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Losing a loved one while in college is overwhelming and can trigger intense emotional, behavioral, and cognitive reactions. Although it may be hard to imagine it now, living with grief does get easier. We don’t necessarily “get over” the loss of someone close to us, but the intense pain and sadness that we feel right after a death does eventually subside.
The passage of time, support from others, and good self-care often help us heal and move into a place of acceptance and adjustment to life without our loved one. Remember that there’s no “right” way to grieve, and that it’s important to take time for yourself to do what’s needed to help in your healing.
Again, we all experience loss differently. Many common responses to loss are listed below; however, this is not an exhaustive list. Everyone reacts to loss differently, and there’s no right or wrong way to grieve.
Not everyone who loses a loved one seeks out counseling. It’s important to have a good support system in place and to use that support when needed. However, you may wish to talk to a professional if:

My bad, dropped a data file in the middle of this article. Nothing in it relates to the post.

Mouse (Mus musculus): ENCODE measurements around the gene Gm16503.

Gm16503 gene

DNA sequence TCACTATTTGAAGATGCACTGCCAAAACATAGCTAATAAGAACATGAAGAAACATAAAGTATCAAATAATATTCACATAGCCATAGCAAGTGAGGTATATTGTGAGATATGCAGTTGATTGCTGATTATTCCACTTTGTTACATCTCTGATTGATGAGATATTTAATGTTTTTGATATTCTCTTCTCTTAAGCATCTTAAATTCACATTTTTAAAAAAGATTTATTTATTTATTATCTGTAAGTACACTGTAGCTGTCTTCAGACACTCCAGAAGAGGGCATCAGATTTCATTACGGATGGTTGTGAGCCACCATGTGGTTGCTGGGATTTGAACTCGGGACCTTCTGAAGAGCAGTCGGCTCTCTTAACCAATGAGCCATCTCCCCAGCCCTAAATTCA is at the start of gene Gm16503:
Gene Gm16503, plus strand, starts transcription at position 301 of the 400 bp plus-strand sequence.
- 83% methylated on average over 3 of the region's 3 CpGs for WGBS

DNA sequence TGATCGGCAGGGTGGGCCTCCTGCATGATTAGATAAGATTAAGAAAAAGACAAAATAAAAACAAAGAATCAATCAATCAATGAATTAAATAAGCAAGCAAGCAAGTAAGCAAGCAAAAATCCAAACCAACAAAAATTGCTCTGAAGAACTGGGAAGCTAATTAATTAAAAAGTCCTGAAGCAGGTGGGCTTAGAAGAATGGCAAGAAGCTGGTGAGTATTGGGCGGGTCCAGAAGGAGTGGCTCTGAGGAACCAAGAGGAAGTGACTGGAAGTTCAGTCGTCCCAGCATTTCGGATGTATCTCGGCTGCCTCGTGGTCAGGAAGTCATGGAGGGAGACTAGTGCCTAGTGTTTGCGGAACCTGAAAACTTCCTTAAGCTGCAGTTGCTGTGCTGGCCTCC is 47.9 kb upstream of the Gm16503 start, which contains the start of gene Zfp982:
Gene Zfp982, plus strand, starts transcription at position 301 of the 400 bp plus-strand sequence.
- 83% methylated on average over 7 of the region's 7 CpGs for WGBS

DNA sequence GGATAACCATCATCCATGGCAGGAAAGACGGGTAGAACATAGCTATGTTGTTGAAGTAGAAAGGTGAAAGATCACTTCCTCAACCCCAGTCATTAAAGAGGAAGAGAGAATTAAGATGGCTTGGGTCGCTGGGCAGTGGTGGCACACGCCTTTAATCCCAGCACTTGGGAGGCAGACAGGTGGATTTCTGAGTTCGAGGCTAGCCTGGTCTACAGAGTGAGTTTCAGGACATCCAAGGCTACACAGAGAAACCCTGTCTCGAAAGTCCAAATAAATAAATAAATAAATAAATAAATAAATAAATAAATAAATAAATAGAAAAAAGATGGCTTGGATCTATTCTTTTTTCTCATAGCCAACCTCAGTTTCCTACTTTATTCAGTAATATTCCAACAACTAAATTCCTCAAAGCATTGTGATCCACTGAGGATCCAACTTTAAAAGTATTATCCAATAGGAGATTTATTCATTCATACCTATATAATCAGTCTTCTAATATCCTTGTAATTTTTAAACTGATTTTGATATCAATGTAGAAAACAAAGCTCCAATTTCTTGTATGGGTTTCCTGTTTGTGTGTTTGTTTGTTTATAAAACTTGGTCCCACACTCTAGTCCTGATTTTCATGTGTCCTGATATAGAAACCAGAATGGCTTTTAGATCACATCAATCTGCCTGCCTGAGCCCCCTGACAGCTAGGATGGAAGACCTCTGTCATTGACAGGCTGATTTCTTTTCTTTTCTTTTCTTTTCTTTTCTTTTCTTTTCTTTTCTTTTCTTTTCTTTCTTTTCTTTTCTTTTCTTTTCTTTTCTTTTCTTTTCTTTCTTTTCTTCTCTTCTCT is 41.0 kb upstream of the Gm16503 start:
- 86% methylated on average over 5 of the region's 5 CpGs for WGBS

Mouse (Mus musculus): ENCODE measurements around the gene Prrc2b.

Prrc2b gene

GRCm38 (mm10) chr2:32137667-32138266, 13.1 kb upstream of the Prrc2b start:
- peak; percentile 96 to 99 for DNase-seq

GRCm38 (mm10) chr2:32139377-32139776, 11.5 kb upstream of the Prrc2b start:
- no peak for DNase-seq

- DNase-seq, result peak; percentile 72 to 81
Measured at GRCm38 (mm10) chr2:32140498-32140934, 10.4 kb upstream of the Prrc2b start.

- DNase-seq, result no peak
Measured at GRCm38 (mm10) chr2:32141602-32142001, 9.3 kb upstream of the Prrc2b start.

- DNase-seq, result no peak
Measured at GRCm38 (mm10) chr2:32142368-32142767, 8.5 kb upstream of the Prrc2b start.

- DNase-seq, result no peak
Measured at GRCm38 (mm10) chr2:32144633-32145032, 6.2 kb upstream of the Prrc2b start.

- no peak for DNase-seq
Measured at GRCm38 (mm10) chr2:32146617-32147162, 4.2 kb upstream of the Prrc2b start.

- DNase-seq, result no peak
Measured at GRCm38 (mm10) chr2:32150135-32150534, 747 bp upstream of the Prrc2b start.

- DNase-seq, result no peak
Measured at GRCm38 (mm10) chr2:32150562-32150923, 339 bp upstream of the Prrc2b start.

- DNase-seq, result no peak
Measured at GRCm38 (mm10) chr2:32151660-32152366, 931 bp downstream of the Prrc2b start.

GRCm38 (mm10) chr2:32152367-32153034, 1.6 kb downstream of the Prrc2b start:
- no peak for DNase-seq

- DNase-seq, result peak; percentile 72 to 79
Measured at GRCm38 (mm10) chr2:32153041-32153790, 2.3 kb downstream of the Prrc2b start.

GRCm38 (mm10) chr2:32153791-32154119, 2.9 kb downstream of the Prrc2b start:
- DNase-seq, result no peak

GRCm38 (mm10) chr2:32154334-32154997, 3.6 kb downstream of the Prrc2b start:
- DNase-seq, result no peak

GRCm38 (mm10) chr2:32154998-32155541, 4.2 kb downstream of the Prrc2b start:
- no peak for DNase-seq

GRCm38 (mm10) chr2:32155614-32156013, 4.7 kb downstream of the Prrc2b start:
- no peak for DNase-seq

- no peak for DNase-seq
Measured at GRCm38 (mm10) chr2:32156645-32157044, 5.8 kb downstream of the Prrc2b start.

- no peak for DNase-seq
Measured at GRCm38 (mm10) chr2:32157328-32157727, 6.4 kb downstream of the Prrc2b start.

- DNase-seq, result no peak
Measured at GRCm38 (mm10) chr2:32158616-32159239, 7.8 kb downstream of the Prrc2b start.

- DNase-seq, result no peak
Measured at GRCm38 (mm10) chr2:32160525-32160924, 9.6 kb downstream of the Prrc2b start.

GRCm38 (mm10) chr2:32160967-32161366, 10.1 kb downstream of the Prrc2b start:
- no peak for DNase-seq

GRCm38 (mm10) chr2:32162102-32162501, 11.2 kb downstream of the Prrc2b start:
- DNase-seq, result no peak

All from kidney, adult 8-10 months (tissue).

Remember that support often involves listening and being there—you can’t take away their pain or minimize it, and attempts to do so may feel in invalidating. Here are some tips:
Losing someone to suicide is particularly difficult because it is usually sudden and often unexpected. It’s important to know that people who take their lives by suicide were not weak or flawed; usually people consider suicide when their level of emotional pain and sense of hopelessness is unbearable. Often there are co-occurring life stressors, substance use, or mental health issues—most often depression.
In addition to the reactions listed above, additional reactions are common when we lose someone to suicide:
When a pet dies, it is common to experience the same reactions to loss that we have when a person dies. This is normal, yet we often think we shouldn’t react as strongly to losing an animal. But the reality is that our pets are part of our families and part of our daily routines. They are our friends who have been there through important times in our lives, and in some cases, our entire lives.
Losing a family or personal pet is particularly hard if we weren’t there to say good-bye or if we had to make the agonizing decision about euthanasia due to illness or injury. Talk to your vet about resources available for support.
Dean of Student Engagement